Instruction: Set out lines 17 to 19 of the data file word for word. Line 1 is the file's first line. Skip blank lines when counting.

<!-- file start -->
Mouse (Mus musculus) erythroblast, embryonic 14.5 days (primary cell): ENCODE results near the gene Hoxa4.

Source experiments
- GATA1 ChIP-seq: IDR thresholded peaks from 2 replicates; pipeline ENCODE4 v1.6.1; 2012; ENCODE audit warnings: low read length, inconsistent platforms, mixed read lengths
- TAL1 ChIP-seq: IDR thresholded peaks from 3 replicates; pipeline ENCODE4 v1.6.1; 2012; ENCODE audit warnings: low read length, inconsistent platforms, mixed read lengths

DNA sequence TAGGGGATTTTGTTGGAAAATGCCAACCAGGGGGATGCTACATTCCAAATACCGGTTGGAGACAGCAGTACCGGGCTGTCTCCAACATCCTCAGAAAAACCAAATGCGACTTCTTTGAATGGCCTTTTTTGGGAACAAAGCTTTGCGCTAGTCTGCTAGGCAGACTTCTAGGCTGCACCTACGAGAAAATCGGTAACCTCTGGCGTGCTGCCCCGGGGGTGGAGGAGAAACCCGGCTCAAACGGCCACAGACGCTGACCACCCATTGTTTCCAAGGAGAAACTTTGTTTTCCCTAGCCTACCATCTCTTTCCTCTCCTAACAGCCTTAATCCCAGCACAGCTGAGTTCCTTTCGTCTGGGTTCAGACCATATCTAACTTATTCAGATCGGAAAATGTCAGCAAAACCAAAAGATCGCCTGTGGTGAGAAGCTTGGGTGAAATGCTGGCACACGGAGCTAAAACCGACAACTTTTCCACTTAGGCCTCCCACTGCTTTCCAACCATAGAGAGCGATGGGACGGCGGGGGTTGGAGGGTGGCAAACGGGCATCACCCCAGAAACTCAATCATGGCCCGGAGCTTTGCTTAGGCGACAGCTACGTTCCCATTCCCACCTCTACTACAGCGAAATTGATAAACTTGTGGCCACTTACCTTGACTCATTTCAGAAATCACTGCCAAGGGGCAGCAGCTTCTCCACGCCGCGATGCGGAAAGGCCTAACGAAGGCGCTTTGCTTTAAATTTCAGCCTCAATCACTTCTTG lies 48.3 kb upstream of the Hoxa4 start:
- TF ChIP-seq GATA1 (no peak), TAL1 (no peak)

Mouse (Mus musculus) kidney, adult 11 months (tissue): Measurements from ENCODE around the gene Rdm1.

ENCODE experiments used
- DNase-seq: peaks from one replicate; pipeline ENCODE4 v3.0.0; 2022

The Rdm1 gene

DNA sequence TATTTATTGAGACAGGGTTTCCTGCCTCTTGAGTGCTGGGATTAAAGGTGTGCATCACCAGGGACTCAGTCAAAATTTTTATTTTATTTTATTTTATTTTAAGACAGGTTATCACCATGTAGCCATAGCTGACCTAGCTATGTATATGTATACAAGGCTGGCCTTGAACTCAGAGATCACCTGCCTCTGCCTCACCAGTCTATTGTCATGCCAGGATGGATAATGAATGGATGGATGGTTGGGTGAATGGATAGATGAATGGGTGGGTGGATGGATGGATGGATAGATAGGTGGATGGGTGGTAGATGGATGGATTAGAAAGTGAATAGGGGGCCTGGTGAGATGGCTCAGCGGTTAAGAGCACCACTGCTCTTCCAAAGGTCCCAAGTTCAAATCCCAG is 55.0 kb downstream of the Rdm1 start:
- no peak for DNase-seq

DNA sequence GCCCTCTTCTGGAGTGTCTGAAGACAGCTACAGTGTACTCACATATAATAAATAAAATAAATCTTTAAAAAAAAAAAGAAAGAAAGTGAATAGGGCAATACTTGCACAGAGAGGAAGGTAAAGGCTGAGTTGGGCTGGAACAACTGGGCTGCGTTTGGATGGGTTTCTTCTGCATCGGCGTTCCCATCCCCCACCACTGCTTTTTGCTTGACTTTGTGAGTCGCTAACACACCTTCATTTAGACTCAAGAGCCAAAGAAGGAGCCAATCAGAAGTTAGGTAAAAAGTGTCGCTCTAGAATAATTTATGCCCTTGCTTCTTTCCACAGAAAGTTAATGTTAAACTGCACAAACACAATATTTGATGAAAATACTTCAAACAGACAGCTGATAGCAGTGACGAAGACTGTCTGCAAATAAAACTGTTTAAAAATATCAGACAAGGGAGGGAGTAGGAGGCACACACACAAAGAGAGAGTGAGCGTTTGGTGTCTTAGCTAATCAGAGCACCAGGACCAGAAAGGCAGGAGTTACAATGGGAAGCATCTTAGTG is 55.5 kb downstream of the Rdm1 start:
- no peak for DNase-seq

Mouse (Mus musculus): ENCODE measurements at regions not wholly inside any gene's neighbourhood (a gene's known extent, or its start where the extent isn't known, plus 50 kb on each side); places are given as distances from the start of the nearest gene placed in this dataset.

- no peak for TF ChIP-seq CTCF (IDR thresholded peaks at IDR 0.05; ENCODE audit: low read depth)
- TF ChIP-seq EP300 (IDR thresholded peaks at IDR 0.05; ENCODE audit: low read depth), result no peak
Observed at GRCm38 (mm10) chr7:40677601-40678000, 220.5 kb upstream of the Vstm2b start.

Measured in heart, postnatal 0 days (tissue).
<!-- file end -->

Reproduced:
- TF ChIP-seq EP300 (IDR thresholded peaks at IDR 0.05; ENCODE audit: low read depth), result no peak
Observed at GRCm38 (mm10) chr7:40677601-40678000, 220.5 kb upstream of the Vstm2b start.

Measured in heart, postnatal 0 days (tissue).